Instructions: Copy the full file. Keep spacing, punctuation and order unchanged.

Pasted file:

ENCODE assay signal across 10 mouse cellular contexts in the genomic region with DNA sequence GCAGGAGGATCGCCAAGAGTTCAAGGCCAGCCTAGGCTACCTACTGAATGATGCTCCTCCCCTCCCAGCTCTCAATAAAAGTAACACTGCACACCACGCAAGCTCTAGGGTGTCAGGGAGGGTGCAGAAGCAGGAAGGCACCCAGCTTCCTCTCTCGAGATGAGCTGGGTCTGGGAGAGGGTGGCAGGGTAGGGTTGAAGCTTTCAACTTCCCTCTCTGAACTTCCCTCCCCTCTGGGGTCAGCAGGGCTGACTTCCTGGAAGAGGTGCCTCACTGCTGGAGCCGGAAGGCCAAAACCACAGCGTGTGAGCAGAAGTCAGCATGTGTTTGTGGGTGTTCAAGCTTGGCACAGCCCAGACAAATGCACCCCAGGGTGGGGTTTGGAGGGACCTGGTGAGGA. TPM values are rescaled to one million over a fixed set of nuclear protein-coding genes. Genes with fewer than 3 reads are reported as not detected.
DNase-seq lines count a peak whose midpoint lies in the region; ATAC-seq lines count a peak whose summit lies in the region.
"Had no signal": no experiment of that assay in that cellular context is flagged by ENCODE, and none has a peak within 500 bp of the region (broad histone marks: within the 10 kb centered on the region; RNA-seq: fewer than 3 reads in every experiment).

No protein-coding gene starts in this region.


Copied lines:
ENCODE assay signal across 10 mouse cellular contexts in the genomic region with DNA sequence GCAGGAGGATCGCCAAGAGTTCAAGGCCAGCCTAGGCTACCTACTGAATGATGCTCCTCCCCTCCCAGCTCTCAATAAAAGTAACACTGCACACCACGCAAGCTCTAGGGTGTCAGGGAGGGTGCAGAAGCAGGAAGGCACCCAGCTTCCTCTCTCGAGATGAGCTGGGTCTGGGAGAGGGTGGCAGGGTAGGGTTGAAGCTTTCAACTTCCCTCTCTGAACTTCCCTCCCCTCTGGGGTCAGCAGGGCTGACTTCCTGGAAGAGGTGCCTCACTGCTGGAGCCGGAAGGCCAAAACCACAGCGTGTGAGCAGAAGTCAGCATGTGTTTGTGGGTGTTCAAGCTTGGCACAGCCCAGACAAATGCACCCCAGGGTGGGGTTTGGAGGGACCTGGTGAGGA. TPM values are rescaled to one million over a fixed set of nuclear protein-coding genes. Genes with fewer than 3 reads are reported as not detected.
DNase-seq lines count a peak whose midpoint lies in the region; ATAC-seq lines count a peak whose summit lies in the region.
"Had no signal": no experiment of that assay in that cellular context is flagged by ENCODE, and none has a peak within 500 bp of the region (broad histone marks: within the 10 kb centered on the region; RNA-seq: fewer than 3 reads in every experiment).

No protein-coding gene starts in this region.